If there is one part of travelling that is universally disliked, it is the process of passing through airport security. This extremely lengthy process necessitates turning up at the airport long before your flight leaves, and the whole situation can be stressful. Indeed, there can be no doubt that airport security has evolved enormously in the past 20 years.
But airport security is there for a reason – and the measures in place are helping to keep passengers as safe as possible. It wasn’t until 1973 that passengers’ bags were checked before boarding a plane, and x-ray scanners were not brought into effect until 1988. But, living in a post 9/11 world, airport security has a real focus.
The kind of measures that are in place are changing all the time. Here are some of the things that airports are doing to prioritise customer security.
Covid-19 has improved airport hygiene
It is arguable that Covid-19 has caused the biggest change in airport operations since 9/11. Where the terrorist attacks in 2001 created a need for far more intensive and advanced airport security, Covid-19 has forced a focus on a different kind of safety: hygiene. There can be no doubt that stringent measures have been put in place by airports to keep passengers as protected as possible.
Gatwick was the first airport in the UK to roll out UV cleaning – and measures surrounding increased airflow and the availability of hand sanitiser have also changed approaches to hygiene. If these measures continue after the Covid-19 pandemic is over, it is definitely a positive step for hygiene
Physical security is still a huge focus
Terrorism is still a factor in how airports handle their security. Measures such as the need to remove shoes and reduce the size of bottles were exclusively introduced as a counter-terrorism measure, and remain an essential practice of normal airport security across the world today. And unsurprisingly, there is still a large focus on physical security to keep passengers safe.
Some attacks require careful monitoring and advanced technology, while others can only be defended with physical obstructions. Many airports have invested in physical defences such as concrete barriers in order to mitigate the potential risk of vehicle attacks.
“It is sadly the case that the tactics of terrorists evolve,” says Jim Treacy, General Manager of Maltaward, a company that specialises in airside services “part of the reason that the use of barriers has become so essential is because of the use of cars and other vehicles as weapons of terror. There have been countless examples of terror attacks themselves perpetrated using vehicles, or the vehicles being used to smash into buildings in order to gain entry.”
The rise of biometrics
It is now common to see biometric technology being utilised in airports. This concept is often rolled out as an opportunity to speed up the process of travellers passing through the airport, or even as a further method of improvement of hygiene via contactless check in – but this technology also plays an important and growing role in airport security.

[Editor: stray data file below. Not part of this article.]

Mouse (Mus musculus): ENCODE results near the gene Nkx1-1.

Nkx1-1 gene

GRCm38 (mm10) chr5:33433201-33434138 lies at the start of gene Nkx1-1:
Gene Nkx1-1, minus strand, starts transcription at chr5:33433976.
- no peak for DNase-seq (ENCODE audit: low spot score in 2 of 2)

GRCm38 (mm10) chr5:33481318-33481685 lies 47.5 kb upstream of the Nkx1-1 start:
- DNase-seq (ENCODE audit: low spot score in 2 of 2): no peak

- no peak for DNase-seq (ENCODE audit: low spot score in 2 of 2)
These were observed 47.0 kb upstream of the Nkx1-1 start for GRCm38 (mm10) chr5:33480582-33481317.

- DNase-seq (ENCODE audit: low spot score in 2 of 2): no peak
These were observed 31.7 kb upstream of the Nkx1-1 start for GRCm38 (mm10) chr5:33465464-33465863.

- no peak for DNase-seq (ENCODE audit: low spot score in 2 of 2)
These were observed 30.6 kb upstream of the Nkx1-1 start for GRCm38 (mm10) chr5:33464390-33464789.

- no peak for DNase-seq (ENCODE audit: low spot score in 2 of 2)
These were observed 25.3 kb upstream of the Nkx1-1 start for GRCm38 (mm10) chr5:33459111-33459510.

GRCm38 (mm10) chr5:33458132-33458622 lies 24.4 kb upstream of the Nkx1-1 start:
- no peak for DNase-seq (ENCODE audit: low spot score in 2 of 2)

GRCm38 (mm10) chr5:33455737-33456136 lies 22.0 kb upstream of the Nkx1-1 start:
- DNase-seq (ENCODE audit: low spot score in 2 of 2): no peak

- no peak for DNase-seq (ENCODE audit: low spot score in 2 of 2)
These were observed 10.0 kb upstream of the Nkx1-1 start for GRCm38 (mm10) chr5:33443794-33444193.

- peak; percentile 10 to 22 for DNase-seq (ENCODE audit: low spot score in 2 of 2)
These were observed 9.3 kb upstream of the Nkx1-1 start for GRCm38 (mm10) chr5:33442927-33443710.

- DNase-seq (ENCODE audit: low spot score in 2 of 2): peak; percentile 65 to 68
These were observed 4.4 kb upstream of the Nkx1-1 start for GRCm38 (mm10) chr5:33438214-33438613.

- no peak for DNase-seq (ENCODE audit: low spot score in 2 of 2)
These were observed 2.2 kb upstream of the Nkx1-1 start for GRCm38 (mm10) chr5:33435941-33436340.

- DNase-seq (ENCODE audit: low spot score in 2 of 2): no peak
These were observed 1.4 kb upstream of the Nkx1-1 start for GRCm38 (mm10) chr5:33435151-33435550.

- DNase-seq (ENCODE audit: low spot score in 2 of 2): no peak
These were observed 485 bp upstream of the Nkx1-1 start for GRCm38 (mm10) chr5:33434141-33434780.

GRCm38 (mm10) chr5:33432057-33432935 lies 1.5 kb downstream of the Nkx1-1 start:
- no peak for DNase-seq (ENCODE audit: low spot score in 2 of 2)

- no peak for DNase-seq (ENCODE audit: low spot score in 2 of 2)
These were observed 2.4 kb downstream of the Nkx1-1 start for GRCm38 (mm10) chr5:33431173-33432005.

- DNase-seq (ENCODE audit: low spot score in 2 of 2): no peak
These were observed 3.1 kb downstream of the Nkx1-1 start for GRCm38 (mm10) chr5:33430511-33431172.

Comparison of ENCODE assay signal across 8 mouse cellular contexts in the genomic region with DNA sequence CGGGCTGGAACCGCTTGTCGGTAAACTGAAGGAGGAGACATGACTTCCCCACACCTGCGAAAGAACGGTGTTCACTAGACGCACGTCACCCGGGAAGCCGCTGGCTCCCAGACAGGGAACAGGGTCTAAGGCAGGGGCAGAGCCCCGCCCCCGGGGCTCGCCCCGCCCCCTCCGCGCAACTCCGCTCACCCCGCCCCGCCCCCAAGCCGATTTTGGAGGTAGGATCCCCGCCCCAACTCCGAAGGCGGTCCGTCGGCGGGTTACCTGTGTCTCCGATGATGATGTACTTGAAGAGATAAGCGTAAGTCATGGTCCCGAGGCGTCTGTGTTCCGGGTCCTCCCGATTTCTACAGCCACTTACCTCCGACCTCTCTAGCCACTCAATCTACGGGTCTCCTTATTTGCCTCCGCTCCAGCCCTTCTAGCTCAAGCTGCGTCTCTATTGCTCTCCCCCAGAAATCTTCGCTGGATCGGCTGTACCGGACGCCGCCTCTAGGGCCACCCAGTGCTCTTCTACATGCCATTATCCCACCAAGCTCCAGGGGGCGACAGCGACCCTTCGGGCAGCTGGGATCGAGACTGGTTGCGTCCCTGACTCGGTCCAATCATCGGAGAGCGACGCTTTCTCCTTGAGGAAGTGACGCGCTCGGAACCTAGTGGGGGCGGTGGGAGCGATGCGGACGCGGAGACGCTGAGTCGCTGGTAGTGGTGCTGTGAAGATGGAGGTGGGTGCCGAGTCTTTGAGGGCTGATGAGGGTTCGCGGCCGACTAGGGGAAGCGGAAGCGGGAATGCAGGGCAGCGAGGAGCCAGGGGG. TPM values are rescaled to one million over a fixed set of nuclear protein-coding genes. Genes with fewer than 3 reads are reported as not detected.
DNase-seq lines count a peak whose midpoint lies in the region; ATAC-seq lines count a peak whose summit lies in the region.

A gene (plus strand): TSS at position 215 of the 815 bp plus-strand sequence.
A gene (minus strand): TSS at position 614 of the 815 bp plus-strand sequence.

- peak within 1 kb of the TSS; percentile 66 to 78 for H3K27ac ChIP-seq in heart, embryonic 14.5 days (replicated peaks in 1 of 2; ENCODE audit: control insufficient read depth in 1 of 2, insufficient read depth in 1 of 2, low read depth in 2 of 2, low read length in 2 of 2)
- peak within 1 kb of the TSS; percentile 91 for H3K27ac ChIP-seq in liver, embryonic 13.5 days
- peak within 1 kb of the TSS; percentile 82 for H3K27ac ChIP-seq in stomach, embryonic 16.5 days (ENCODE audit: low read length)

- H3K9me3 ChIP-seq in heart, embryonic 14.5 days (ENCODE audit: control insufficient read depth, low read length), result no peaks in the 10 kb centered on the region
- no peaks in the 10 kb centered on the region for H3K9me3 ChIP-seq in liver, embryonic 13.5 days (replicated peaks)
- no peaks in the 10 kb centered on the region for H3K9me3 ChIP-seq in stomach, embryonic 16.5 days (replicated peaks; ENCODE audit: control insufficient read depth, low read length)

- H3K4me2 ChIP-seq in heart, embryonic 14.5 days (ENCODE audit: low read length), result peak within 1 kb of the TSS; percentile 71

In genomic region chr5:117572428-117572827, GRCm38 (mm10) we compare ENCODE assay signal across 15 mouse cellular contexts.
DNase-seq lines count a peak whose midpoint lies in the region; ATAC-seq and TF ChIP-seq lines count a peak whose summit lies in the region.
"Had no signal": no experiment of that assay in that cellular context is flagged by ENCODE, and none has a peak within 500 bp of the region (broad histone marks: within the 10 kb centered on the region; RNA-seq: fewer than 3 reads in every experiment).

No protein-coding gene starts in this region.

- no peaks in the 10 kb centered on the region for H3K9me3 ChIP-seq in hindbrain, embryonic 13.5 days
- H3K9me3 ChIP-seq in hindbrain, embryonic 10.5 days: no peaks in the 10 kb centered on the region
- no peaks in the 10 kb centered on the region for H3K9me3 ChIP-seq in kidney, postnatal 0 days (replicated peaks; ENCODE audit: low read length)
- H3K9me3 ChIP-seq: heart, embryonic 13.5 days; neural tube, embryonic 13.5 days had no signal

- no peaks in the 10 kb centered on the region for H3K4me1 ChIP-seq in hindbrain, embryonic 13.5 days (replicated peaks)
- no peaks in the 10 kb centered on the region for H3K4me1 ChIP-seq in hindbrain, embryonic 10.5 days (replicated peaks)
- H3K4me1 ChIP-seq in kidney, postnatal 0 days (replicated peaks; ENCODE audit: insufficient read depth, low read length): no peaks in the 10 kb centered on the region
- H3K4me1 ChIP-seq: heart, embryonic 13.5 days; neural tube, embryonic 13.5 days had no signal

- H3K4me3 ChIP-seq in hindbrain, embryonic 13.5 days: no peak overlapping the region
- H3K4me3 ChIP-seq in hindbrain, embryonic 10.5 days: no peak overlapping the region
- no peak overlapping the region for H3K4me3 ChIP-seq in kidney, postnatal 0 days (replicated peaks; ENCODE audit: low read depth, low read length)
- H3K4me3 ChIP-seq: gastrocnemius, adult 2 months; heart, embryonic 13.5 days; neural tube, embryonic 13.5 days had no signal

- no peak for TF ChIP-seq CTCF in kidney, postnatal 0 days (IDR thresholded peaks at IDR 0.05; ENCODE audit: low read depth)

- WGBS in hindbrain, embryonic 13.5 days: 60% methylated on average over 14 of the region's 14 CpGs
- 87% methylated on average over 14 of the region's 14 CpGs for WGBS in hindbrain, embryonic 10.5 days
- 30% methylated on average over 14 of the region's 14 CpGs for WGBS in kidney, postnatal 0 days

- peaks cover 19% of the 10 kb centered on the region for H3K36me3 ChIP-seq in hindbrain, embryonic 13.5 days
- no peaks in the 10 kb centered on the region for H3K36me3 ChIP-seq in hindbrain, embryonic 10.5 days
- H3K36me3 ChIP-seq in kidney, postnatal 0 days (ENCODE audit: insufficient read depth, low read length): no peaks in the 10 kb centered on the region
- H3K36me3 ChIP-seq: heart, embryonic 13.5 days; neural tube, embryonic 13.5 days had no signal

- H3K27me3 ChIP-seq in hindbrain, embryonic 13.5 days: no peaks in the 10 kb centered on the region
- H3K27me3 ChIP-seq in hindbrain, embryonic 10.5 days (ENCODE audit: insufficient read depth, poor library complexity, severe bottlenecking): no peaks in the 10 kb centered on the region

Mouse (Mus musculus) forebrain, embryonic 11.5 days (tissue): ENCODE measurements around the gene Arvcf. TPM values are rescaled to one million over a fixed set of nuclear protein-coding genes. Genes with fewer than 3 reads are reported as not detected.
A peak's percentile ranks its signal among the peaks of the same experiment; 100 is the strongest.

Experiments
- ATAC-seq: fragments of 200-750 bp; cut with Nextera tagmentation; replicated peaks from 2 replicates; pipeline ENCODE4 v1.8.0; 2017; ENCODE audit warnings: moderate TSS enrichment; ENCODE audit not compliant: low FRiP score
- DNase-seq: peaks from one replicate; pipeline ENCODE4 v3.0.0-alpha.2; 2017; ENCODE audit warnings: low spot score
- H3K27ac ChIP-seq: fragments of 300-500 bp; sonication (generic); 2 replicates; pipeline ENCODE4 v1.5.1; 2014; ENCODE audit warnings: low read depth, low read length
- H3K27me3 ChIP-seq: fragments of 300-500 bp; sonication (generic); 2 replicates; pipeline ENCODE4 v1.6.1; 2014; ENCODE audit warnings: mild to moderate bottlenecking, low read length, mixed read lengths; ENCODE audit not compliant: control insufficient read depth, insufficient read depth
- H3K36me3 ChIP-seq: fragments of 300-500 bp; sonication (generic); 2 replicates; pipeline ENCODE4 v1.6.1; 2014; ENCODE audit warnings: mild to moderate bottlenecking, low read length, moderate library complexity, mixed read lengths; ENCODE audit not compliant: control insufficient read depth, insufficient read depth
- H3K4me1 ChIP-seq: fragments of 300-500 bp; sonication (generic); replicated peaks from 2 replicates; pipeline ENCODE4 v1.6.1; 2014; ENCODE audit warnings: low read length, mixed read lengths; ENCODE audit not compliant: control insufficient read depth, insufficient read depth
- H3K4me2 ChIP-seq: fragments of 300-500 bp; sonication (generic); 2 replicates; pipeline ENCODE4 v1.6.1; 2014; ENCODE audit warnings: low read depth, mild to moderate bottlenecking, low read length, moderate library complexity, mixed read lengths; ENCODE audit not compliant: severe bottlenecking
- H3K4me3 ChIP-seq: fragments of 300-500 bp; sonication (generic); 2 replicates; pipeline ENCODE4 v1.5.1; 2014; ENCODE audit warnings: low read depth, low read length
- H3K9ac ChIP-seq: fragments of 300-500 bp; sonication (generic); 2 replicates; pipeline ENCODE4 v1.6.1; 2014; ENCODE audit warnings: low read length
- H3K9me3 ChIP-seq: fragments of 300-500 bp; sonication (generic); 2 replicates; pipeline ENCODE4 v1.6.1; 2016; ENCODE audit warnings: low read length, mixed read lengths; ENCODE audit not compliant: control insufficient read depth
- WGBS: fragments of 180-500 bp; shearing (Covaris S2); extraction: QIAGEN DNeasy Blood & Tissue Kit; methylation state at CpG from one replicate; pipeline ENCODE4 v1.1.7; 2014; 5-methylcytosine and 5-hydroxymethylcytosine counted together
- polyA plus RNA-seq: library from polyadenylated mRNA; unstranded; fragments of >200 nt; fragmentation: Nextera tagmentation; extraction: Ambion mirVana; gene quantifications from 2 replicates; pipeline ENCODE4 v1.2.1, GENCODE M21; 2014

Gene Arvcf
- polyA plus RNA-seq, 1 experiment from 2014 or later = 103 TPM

Tech such as facial recognition has the potential to add a layer of non-human security to the process, freeing up security personnel to focus on other aspects of the job.
According to AiQ Consulting, the potential future of an all-biometric airport is a possibility: “The all biometric airport sets out to match facial characteristics or other unique biological signifiers (such as fingerprints or irises) to passenger passports, with a matching process known as “Single Token Travel” or the ‘token travel’ as referenced above. That facial recognition is then used at each stage of the journey through the airport to improve security, ease congestion and provide efficiencies to all involved.”
Rising levels of cybercrime and the increasing sophistication of attacks also pose a threat to airport security. In fact, a worrying report revealed that 97% of large airports around the world have security risks related to web and mobile applications, as well as dark web exposure, misconfigured public Wi-Fi and more.
It is unsurprising then that airports became the fastest growing infrastructure sector to invest in cybersecurity, with investment in cybersecurity solutions expected to reach $1.87 billion by 2030. Powerful defences such as round-the-world monitoring as well as next generation anti-virus software constitute a part – but much of the investment comes in the form of technology that stops attacks before they can take effect.
Indeed, many airports are investing heavily in preventative cybersecurity measures such as dark web monitoring, which is described as ‘the process of searching for and keeping track of information relating to an organisation’s potential exposures on the deep and dark web’. It is important for organisations such as airports to continuously monitor for potential attacks against its system to help counter them before they can cause damage.